Another of my occasional non Wi-Fi related posts.
There’s often talk in political circles about “cutting red tape” and it’s almost always accepted as a good thing. After all, red tape is that irritating thing that stops us getting stuff done…. and it’s red, which is bad.
But I wonder if you’ve ever stopped and questioned what “cutting red tape” actually means. What is it you want to do, what or who is stopping you from doing it, and why?
A really good example from the world of corporate IT is change management. I don’t know anyone who likes change management. It’s stupid red tape that slows everything down, stalls projects, stops you from simply getting stuff done. It’s the very definition of red tape that we could happily do away with. Yet pretty much every corporate has some form of change control… So if this red tape is so bad, why do so many organisations embrace it?
Back when I ran my own IT department looking after the servers, desktops, and everything in between I could just do stuff. Occasionally when I did stuff everything broke and it was on me to fix it. I was answerable to other people, but they didn’t really understand what I did and generally they were just happy I’d made everything work, and wasn’t I clever.
Later, early on in a different role, I broke something but this time there were questions… managers wanted to know who had approved the change I’d made, the director wanted a report from the change manager about what lessons had been learned and why our roll back plan hadn’t worked (it didn’t exist). It all got very uncomfortable because, unbeknownst to me, there was some quite important red tape I’d just moved out of the way and crawled under that existed to make people like me think through changes more carefully.
We have red tape across our society and, yes, some of it is not helpful. Just as change management can be an unhelpful barrier, a pointless box-ticking exercise and a process that does little more than provide a handy scapegoat on which to dump the blame, red tape in the public sector can absorb time, effort and money, delivering very little.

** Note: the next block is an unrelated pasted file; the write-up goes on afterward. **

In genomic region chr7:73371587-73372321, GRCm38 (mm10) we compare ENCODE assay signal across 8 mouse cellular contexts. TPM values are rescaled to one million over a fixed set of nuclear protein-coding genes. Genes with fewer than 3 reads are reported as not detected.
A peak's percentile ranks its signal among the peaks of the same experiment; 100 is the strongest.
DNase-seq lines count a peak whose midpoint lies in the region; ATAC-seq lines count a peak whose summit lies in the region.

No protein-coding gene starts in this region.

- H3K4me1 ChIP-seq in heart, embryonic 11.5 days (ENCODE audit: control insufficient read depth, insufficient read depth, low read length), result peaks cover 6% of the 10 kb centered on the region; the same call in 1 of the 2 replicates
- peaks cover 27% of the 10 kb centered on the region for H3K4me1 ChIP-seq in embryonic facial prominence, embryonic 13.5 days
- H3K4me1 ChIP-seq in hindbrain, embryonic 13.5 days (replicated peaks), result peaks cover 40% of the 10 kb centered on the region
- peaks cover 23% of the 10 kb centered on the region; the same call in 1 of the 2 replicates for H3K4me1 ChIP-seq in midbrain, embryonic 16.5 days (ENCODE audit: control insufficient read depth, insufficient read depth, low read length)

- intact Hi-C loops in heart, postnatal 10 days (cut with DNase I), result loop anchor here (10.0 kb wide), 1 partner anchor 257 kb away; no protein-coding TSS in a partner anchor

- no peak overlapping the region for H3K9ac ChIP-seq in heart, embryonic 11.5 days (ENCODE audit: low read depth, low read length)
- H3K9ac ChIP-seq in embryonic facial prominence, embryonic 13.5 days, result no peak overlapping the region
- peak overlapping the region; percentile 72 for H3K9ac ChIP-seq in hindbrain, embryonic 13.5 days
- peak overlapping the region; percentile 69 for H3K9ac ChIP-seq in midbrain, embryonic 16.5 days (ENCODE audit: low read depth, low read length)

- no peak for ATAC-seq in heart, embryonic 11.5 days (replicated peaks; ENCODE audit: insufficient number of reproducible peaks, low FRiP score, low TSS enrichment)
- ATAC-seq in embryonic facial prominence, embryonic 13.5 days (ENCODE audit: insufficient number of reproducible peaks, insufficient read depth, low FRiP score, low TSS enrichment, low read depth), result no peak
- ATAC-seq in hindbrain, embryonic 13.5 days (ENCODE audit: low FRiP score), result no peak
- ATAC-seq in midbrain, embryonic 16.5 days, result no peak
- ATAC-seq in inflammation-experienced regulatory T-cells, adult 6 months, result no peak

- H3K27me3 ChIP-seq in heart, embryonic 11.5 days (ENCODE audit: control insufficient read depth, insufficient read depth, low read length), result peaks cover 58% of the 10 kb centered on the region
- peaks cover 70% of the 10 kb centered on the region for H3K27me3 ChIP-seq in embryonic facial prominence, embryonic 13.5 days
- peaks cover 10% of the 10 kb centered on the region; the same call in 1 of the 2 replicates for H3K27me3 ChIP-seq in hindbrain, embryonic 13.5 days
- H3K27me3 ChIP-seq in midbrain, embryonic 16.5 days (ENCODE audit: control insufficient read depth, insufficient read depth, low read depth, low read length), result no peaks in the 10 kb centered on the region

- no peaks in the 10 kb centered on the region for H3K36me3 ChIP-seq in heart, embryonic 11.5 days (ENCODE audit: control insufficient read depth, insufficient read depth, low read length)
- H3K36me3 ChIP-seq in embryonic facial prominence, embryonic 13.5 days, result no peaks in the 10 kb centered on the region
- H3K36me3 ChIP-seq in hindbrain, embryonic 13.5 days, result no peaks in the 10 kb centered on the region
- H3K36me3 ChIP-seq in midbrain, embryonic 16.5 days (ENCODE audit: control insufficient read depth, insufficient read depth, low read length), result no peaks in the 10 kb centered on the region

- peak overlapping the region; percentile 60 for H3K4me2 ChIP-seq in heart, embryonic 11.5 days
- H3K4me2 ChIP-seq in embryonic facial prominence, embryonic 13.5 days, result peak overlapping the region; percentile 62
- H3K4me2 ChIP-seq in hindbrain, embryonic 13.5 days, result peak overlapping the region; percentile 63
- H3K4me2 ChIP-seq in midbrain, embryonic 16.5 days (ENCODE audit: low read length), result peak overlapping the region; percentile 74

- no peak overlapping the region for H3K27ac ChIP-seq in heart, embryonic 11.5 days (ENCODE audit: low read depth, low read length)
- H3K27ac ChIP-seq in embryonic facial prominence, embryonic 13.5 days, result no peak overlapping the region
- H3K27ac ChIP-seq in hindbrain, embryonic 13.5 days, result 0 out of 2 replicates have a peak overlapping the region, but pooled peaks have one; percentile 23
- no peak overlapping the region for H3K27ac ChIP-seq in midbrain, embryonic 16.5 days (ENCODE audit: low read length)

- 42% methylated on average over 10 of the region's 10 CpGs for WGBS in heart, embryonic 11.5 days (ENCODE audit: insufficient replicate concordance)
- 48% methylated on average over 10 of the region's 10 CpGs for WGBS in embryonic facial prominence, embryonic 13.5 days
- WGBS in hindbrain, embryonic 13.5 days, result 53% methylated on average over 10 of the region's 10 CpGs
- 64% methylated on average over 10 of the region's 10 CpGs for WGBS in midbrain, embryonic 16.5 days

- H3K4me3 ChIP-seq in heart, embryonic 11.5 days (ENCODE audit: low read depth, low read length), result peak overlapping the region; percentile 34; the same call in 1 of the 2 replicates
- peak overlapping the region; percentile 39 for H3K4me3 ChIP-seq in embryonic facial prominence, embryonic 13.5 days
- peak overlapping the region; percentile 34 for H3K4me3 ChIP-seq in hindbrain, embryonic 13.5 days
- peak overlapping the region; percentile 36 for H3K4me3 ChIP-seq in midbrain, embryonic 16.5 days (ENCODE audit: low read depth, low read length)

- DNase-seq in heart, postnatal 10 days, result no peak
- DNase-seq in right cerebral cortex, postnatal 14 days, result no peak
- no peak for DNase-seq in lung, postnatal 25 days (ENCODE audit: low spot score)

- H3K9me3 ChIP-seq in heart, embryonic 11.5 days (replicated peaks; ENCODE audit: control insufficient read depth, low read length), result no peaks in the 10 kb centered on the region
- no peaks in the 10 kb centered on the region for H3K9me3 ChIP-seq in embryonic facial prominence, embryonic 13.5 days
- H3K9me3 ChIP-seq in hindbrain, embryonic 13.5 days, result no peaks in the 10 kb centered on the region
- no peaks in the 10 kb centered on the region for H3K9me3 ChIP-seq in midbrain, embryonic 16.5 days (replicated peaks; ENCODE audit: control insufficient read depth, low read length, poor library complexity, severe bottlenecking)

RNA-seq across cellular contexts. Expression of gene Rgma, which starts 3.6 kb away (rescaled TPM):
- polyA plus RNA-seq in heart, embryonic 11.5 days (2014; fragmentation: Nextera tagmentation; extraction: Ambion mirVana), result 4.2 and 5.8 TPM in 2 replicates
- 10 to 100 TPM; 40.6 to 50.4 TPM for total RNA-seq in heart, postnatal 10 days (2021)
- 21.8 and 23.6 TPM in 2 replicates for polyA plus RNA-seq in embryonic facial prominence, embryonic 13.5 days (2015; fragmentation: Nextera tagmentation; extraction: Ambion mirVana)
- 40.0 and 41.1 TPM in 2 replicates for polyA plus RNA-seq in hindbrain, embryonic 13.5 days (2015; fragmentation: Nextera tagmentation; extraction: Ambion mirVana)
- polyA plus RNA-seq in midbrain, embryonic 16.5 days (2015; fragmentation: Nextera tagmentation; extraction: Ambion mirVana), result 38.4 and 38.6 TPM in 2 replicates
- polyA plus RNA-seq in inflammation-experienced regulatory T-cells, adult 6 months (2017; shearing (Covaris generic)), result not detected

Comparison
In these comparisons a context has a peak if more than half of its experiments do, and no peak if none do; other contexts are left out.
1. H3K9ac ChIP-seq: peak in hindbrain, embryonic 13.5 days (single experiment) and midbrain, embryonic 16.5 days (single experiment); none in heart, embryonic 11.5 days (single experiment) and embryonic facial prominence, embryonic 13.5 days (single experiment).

However when it’s done right, it’s fantastic regulation that empowers people to do their jobs, supports individuals and teams through difficult decisions and prevents those who might take dangerous shortcuts for their own financial gain from doing so, or at least holds them accountable.
When someone talks about “cutting red tape” it’s important to understand what they mean. Is it removing unhelpful bureaucracy or is it removing important protections.
For example in the UK you can’t just do whatever you want with land you own. Planning permission is required for a great many things from modest house extensions up to large scale projects. Planning decides whether you can do it and then building regs serve to make sure it’s done properly. Again, nobody likes planning permission but allowing anyone to build anything without controls would be a complete disaster.
I also wonder who benefits financially from that particular red tape being removed.
Recently it’s been found many of the UK’s water companies are illegally emptying raw sewerage into watercourses, polluting our rivers, the sea around our coastline and our beaches. There are plenty of rules against this sort of thing, but the consequence for breaking these is a fine which, so the accusation goes, is simply absorbed into the cost of doing business. Sometimes that troublesome regulatory red tape is performing a really important task and getting rid of it leaves the way open for unscrupulous operators to do really damaging things. Perhaps, sometimes, rather than less red tape, we need a bit more.